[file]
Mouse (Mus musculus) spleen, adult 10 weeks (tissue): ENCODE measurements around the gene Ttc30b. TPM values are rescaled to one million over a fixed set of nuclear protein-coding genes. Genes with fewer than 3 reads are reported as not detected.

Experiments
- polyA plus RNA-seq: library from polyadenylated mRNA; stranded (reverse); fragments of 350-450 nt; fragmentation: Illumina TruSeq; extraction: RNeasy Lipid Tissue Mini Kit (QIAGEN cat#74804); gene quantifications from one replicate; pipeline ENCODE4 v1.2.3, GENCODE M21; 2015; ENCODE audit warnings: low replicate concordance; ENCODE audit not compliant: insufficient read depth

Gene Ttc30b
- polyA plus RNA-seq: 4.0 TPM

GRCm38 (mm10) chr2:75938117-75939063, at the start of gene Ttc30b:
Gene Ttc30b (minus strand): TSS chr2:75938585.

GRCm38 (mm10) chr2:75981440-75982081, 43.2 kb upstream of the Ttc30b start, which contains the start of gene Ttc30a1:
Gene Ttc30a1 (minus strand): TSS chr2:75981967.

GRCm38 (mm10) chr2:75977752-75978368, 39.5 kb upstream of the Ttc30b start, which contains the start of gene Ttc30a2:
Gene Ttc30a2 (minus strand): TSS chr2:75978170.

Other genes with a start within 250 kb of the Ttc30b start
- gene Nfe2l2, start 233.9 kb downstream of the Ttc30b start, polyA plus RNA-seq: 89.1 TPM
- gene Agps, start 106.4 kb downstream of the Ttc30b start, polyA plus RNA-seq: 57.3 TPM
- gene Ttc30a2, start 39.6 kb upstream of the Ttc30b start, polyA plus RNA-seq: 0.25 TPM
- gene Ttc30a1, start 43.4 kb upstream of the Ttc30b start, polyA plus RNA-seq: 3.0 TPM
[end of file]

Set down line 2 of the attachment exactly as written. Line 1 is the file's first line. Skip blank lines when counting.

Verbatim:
Experiments